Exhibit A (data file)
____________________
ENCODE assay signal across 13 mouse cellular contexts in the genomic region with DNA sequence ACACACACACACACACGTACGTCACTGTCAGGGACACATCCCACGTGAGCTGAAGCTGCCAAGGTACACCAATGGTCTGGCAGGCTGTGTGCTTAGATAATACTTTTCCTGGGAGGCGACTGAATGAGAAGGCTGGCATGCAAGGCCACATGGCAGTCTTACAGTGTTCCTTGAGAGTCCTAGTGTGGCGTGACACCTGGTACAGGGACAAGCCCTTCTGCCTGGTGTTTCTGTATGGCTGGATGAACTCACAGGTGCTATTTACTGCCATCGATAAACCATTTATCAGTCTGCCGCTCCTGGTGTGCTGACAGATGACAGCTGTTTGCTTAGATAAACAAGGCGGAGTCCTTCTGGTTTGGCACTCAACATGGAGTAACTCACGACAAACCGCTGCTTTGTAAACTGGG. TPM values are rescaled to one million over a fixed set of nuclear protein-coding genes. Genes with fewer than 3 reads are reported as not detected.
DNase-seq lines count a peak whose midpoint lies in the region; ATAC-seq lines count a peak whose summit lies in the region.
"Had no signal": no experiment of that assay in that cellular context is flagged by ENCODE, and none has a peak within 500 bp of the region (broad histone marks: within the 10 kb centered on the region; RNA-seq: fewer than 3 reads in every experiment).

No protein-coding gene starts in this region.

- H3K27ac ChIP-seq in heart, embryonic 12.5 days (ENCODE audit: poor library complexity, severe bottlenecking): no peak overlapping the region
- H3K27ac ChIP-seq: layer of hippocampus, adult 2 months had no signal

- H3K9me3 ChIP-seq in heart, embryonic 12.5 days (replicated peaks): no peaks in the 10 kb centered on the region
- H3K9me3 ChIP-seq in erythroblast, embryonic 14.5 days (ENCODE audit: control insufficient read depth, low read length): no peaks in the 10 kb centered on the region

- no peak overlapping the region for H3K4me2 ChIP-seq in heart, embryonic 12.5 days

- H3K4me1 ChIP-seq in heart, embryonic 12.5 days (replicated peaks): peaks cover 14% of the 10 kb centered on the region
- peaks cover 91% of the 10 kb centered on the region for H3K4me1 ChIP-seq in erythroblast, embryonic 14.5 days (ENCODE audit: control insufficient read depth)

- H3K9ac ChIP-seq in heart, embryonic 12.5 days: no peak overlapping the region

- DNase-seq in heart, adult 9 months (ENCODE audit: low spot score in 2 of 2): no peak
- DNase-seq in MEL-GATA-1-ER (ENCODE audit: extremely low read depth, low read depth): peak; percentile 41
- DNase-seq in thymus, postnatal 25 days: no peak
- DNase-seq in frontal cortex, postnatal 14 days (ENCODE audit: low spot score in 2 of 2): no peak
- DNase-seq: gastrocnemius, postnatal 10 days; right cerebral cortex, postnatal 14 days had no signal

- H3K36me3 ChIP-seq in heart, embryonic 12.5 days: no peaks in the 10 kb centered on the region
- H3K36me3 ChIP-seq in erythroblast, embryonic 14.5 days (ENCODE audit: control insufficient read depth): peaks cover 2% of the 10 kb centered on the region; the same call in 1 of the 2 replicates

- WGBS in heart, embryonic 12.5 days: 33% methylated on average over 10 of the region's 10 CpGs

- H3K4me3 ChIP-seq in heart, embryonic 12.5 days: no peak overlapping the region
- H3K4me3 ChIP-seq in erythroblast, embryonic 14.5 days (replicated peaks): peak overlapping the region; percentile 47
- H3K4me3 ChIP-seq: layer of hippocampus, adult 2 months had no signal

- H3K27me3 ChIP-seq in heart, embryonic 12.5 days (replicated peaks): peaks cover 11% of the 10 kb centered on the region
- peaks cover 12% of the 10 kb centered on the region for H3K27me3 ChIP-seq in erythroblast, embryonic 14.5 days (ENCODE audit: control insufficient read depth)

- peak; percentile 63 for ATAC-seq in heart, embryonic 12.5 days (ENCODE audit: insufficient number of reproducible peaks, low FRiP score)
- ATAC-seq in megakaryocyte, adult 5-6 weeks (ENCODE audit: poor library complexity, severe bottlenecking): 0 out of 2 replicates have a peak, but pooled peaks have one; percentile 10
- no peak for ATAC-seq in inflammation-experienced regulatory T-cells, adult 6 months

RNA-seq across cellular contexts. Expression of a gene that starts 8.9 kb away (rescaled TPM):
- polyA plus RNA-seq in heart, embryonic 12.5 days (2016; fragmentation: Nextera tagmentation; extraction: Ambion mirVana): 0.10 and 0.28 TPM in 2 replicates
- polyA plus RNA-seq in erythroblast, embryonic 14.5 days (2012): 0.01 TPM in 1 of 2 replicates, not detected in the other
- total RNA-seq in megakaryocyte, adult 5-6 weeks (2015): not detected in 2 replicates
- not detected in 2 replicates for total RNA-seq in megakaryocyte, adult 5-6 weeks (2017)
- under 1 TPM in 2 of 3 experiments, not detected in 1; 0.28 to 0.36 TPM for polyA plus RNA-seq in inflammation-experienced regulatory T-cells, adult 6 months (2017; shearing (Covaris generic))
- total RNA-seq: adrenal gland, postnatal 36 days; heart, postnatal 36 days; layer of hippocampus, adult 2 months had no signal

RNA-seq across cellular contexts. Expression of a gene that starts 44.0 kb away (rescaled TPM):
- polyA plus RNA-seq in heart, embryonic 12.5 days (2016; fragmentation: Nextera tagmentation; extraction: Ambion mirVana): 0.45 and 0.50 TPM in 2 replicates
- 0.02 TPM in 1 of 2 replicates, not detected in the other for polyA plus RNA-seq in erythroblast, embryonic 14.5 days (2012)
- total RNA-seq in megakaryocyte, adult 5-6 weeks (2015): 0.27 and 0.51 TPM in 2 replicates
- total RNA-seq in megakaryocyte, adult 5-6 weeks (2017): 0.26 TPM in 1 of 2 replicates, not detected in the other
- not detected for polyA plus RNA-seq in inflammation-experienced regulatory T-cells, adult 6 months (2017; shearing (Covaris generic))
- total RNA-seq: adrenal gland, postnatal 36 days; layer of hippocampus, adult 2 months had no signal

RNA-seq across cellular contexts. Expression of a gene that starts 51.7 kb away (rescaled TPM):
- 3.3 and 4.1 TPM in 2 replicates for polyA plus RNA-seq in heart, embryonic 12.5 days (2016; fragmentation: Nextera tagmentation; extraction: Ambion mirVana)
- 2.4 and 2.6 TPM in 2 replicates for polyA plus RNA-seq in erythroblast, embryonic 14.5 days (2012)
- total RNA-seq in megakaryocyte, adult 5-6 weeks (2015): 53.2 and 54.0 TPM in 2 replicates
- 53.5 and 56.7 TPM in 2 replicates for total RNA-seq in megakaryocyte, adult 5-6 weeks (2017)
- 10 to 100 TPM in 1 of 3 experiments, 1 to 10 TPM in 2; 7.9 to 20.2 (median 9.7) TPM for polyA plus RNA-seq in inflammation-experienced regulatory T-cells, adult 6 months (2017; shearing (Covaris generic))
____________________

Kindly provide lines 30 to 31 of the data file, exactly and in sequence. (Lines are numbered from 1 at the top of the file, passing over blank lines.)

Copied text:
- polyA plus RNA-seq in heart, embryonic 12.5 days (2016; fragmentation: Nextera tagmentation; extraction: Ambion mirVana): 0.10 and 0.28 TPM in 2 replicates
- polyA plus RNA-seq in erythroblast, embryonic 14.5 days (2012): 0.01 TPM in 1 of 2 replicates, not detected in the other